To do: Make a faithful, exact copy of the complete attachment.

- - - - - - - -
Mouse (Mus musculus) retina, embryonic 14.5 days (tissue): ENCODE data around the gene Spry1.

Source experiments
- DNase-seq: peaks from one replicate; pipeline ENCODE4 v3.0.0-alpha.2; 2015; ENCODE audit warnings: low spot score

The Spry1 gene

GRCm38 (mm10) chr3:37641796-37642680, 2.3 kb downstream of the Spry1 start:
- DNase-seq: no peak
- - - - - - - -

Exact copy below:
Mouse (Mus musculus) retina, embryonic 14.5 days (tissue): ENCODE data around the gene Spry1.

Source experiments
- DNase-seq: peaks from one replicate; pipeline ENCODE4 v3.0.0-alpha.2; 2015; ENCODE audit warnings: low spot score

The Spry1 gene

GRCm38 (mm10) chr3:37641796-37642680, 2.3 kb downstream of the Spry1 start:
- DNase-seq: no peak